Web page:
Growing up is tough and the more people there are to impart wisdom and provide guidance along the way, the better; as they say, it takes a village. Having an extra couple of decades of life experience under their belts, grandparents can be an invaluable resource to draw on throughout this process – especially if you’re as sassy and open-minded as Leo’s 91 year-old communist grandmother, Vera.
Leo (played by Stephen Multari) is a young man who has rolled into New York at the end of his epic, coast-to-coast bike ride across the United States. Intending to pay a fleeting visit to his Manhattanite nana while he’s in town, Leo decides it would be nice to extend his stay to spend some quality time with the ageing Vera (Diana McLean).
We quickly learn that Leo is carrying a great deal of emotional baggage, and that he is running away from an accumulation of complex problems that have become too much to process. Through his time spent with Vera, he finds the space to slowly confront his issues and move on to face the world awaiting him.
While very much a contemporary play within a modern context, 4000 Miles does a marvellous job of linking generations. This is achieved via cultural references to Vera’s rich and colourful past, but also a quirky soundtrack spanning a number of decades. Refreshingly, you’ll also find no tired clichés or old people moaning about ‘kids these days’, but rather two generations meeting in the spirit of love and respect.
What is nice about this progressive play is that the characters, despite their troubles, are devoid of cynicism. There are so many bleak and dystopian or saccharine stories being told to audiences today, and it makes a nice change to experience one that rejects this kind of extreme and instead offers up balanced reflection and reason.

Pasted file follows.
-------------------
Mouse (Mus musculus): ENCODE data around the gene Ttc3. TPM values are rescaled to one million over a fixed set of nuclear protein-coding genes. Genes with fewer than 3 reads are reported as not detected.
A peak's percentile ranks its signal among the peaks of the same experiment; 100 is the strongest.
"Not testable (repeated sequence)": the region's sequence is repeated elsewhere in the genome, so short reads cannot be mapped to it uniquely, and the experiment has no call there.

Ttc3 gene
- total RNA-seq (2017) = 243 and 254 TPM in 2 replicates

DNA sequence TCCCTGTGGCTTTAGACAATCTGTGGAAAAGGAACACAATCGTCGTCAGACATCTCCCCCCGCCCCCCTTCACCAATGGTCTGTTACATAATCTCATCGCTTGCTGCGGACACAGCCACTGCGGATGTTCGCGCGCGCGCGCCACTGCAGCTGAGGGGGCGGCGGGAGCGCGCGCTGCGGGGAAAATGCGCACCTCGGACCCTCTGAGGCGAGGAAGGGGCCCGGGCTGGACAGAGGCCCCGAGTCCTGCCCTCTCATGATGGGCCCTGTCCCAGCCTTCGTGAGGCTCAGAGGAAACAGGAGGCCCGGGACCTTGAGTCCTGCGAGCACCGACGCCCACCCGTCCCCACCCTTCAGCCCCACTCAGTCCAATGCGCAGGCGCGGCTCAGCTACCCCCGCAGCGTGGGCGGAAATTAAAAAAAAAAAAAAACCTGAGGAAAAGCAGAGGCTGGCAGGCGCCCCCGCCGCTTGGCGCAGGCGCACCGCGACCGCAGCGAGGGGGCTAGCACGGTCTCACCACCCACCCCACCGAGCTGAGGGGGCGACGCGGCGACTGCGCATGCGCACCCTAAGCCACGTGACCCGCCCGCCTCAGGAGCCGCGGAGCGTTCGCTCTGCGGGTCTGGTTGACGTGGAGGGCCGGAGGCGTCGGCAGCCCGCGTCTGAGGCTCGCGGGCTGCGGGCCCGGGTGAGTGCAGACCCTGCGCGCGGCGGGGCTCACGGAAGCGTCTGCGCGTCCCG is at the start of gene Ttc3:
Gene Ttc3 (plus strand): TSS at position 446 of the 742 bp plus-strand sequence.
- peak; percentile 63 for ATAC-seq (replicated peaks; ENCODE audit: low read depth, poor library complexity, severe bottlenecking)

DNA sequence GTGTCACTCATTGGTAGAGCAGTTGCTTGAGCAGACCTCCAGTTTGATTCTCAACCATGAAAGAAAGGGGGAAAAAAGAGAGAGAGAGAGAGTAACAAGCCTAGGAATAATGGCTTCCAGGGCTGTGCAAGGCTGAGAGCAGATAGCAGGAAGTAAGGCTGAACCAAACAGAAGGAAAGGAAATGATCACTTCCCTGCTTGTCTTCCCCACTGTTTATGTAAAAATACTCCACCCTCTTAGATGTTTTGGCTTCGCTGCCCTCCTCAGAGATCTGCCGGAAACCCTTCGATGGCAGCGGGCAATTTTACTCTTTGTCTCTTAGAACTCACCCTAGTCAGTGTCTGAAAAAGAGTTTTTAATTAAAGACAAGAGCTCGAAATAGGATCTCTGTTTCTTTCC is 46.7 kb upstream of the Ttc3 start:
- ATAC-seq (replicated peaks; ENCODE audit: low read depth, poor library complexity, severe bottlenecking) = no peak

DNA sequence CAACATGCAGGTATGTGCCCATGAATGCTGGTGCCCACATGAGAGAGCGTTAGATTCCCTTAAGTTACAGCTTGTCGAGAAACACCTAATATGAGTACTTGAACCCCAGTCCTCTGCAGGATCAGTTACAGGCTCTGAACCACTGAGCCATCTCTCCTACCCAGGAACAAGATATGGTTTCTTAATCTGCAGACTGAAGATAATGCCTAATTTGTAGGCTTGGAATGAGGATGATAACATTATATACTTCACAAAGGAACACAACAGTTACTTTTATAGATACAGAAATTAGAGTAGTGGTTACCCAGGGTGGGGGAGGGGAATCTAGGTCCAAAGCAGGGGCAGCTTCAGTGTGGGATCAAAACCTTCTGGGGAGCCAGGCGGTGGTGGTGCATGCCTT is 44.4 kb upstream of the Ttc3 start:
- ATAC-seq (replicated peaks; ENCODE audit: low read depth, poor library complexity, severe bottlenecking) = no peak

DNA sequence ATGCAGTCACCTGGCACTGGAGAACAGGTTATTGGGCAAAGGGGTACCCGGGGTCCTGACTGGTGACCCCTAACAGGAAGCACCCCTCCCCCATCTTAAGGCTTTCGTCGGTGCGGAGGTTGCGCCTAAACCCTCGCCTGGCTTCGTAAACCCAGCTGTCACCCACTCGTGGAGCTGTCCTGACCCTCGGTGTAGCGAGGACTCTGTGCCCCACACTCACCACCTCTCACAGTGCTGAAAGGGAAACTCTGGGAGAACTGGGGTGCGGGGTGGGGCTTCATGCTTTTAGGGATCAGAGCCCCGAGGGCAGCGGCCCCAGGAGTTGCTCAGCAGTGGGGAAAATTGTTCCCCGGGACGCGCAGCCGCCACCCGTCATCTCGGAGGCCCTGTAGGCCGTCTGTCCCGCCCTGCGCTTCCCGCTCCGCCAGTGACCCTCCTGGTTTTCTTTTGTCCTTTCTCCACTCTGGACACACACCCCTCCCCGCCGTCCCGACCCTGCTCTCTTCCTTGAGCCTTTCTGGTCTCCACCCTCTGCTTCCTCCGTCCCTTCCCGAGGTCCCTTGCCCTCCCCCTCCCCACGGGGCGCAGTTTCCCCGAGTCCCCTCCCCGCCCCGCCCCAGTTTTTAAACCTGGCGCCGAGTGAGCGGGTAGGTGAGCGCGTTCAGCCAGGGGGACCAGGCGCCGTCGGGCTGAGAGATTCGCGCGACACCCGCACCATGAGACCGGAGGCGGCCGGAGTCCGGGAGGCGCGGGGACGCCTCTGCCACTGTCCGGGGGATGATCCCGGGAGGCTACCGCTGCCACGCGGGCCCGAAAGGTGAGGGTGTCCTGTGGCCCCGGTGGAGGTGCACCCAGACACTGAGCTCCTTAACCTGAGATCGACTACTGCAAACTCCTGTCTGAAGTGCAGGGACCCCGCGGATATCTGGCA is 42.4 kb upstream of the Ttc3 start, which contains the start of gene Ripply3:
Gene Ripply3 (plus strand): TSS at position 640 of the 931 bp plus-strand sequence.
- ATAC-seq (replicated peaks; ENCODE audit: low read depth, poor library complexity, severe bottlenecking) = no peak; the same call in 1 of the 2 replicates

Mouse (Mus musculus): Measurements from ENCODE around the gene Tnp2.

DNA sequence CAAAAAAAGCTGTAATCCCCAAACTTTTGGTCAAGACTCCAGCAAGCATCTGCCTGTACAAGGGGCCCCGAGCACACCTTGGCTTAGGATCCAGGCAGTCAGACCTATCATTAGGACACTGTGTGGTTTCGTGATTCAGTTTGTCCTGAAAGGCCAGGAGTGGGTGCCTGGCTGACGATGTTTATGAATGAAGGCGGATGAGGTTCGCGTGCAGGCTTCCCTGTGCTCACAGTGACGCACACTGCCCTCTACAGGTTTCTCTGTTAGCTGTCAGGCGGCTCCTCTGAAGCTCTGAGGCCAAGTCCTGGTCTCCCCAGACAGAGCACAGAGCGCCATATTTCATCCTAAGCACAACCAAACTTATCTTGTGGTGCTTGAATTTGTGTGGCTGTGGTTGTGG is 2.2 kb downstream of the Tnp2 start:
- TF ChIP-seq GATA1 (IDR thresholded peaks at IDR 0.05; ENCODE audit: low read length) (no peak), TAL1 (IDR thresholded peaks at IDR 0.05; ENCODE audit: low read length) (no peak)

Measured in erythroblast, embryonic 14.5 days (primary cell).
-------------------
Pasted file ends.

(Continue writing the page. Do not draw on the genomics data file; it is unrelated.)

Mclean and Multari are incredibly affable as the grandmother/grandson duo, and both serve up top-notch, uncheesy American accents. There’s no question their on-stage relationship is convincing and, like the script for 4000 Miles overall, it contains a heap of nuance.
Aileen Hunter as Amanda, Leo’s flamboyant one-night-stand and Eloise Snape as Leo’s ex-girlfriend Rebecca, are engaging and both have a fiery chemistry with Multari. Their presence on stage even when their character was not called for was somewhat baffling, but thankfully not to the point of complete distraction.
Overall, 4000 Miles is an intelligent play that can best be described as unyieldingly real. It is an eloquent portrayal of the power of sanctuary for those overwhelmed with what life has thrown at them. If this is a taste of things to come for the next generation of playwrights, bring it on.
When: 11 to 13 Feb
Where: The Q Theatre